Blood perfusion measurements in human tumours: evaluation of laser Doppler methods.
Laser Doppler flowmetry is a simple method of determining, directly and continuously, tissue blood flow. However, its applicability to monitoring tumour blood flow interstitially during hyperthermia treatments is still being evaluated. The purposes of this study were to physically characterize the measurement probes, to evaluate potential sources of artifact with the interstitial use of the probes during hyperthermia treatment, and to obtain measurements in human tumours during hyperthermia sessions. The accuracy of the method in quantifying blood flow, velocity and volume during hyperthermia was found to be unaffected by heating the measurement probe to 42-46 degrees C or by exposing it to various intensities of 915 MHz microwave fields (10-40 W), or 1 MHz ultrasound fields. Catheter insertion methods were developed to place the flow probes interstitially in tumours. Tissue damage was confined to a distance of no greater than 0.12 mm away from the catheter tract, and physical evidence of vascular disruption was within a distance of 0.05 mm as measured in a rat tumour model. This degree of damage/disruption is unlikely to affect LDF measurements which represent blood flow averaged over a 1.0-1.5 mm radius from the probe tip. Concurrently, the device was used to monitor tumour blood flow parameters interstitially in human subjects during hyperthermia treatments given in combination with conventional radiotherapy. Blood-flow data from multiple sites of measurement showed marked heterogeneity within individual tumours (up to 55-fold differences) and between different tumours (greater than 100-fold differences). Measurements made by translating the probe along a tumour radius, beginning at the tumour core and advancing to the tumour edge, were consistent with a two-component tumour perfusion model (shell and core). Data are presented from one patient illustrating a persistent change in perfusion distribution during the hyperthermia treatment course, which occurred concomitantly with increases in thermal data. These results suggest that the technique might be of value in monitoring change in flow between treatments. Responses during hyperthermia treatment sessions were also investigated. Four temporal patterns of flow were observed, ranging from a steady increase in flow to a plateau level to a steady drop in flow during heating. These patterns were not well correlated with average temperature recorded at the site of flow measurement. Further study is needed to determine if this LDF technique is to be useful for evaluation of heat transfer by blood perfusion.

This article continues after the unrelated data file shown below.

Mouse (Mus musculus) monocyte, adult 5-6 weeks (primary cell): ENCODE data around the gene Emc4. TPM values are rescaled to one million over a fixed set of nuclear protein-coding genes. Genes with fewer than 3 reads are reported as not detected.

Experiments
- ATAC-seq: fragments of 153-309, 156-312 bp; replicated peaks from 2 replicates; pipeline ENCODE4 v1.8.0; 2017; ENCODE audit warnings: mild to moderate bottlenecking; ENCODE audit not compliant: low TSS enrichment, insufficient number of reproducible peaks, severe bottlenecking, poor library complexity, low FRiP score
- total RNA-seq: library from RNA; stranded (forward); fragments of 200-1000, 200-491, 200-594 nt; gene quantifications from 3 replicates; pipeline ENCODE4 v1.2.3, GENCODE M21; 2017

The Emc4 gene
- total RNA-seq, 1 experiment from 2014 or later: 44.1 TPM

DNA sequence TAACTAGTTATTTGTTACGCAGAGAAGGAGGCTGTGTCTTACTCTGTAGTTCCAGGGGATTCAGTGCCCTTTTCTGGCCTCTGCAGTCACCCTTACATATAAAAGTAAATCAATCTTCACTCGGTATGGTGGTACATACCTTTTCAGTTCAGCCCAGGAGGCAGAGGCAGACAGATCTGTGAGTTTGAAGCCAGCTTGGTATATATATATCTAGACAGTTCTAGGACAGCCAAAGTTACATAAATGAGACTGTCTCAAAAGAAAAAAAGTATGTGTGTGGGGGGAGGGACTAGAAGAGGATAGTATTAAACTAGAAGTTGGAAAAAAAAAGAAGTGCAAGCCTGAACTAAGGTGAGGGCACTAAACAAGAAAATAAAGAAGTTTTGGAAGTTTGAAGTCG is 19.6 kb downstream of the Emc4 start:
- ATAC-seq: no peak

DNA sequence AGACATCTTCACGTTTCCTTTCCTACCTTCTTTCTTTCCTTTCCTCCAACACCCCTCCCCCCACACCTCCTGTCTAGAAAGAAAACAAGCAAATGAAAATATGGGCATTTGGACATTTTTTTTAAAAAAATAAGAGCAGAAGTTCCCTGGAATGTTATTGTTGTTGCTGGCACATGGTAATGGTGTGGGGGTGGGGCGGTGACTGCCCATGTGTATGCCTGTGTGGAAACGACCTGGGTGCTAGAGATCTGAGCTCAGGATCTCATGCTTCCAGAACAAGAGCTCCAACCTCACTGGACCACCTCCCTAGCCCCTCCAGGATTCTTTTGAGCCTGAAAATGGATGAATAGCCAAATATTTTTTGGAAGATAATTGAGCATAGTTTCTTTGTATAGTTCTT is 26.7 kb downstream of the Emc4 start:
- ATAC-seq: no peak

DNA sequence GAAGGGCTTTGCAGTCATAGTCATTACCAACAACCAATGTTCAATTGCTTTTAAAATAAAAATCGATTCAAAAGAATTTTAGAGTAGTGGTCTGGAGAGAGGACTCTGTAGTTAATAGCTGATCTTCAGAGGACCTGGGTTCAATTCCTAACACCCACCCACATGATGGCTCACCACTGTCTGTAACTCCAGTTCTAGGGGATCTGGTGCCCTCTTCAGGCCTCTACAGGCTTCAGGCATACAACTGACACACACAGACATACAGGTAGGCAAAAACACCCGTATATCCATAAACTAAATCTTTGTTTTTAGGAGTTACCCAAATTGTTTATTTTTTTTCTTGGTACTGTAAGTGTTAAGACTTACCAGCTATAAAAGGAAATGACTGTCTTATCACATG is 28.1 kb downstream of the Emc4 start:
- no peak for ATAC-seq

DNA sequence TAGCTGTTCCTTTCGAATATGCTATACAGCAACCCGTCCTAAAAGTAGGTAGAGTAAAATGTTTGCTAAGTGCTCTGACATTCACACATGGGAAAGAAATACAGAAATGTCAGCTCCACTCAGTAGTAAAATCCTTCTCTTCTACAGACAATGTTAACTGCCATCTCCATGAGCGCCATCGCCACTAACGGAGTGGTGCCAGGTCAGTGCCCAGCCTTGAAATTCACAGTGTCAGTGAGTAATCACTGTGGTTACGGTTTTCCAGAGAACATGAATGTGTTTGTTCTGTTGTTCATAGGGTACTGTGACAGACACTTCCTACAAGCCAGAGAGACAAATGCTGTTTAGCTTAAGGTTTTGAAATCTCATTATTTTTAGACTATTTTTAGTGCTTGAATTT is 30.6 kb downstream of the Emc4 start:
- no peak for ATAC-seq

Acker, JC; Dewhirst, MW; Honoré, GM; Samulski, TV; Tucker, JA; Oleson, JR
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